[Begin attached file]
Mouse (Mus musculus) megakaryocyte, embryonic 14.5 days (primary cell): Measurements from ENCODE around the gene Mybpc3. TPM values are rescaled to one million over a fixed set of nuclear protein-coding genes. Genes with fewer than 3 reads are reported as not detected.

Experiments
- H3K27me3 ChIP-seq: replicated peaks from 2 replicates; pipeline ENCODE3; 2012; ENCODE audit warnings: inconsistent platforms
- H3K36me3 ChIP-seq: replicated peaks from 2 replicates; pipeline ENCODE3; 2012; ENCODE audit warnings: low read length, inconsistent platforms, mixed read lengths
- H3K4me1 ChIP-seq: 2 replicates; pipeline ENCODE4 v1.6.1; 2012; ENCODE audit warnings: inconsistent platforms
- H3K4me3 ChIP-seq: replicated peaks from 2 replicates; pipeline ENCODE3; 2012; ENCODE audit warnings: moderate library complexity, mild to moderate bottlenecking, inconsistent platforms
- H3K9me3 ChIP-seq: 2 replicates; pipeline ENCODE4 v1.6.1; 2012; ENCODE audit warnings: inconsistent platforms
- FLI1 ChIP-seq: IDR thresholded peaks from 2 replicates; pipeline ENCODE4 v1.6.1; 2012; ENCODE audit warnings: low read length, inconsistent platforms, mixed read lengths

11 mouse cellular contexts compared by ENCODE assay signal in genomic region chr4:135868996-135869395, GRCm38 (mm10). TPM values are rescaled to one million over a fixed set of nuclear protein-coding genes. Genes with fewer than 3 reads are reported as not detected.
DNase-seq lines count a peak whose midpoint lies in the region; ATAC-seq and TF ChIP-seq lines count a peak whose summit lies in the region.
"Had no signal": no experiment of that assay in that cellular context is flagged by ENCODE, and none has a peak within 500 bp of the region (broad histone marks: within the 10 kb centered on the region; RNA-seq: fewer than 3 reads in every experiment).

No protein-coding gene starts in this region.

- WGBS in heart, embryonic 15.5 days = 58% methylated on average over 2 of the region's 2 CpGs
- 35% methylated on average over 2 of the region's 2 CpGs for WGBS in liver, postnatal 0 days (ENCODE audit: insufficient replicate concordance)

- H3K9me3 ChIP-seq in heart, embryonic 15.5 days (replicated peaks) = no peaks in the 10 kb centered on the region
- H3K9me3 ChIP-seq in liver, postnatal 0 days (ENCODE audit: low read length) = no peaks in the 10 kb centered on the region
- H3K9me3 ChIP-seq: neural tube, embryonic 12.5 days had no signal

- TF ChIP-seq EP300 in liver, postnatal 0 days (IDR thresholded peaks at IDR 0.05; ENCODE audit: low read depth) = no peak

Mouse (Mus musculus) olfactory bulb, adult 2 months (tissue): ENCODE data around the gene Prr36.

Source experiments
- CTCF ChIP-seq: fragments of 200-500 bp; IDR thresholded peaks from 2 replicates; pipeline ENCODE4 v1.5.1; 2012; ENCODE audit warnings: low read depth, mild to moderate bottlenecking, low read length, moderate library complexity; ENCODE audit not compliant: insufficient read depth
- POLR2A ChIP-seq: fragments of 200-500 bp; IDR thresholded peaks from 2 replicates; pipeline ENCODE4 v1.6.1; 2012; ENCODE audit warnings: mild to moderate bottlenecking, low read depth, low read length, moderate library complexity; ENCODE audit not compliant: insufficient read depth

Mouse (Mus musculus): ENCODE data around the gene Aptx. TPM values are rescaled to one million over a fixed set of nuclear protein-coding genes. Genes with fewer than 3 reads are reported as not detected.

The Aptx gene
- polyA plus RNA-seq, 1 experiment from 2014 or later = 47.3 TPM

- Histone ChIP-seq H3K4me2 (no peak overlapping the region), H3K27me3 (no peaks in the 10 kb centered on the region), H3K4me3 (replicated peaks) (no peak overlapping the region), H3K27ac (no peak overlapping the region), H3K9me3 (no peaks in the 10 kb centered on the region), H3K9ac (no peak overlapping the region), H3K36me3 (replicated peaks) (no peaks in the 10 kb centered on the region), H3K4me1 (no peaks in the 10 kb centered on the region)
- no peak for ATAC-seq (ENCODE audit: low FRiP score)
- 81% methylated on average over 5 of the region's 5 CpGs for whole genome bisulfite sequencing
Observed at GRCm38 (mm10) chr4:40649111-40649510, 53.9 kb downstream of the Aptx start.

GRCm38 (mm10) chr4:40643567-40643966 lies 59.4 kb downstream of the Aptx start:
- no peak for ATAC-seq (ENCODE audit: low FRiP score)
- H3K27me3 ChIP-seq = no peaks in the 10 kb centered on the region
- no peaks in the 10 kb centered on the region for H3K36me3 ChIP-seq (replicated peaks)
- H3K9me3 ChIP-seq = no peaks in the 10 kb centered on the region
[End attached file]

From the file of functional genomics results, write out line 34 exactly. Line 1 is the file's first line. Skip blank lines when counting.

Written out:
- H3K9me3 ChIP-seq = no peaks in the 10 kb centered on the region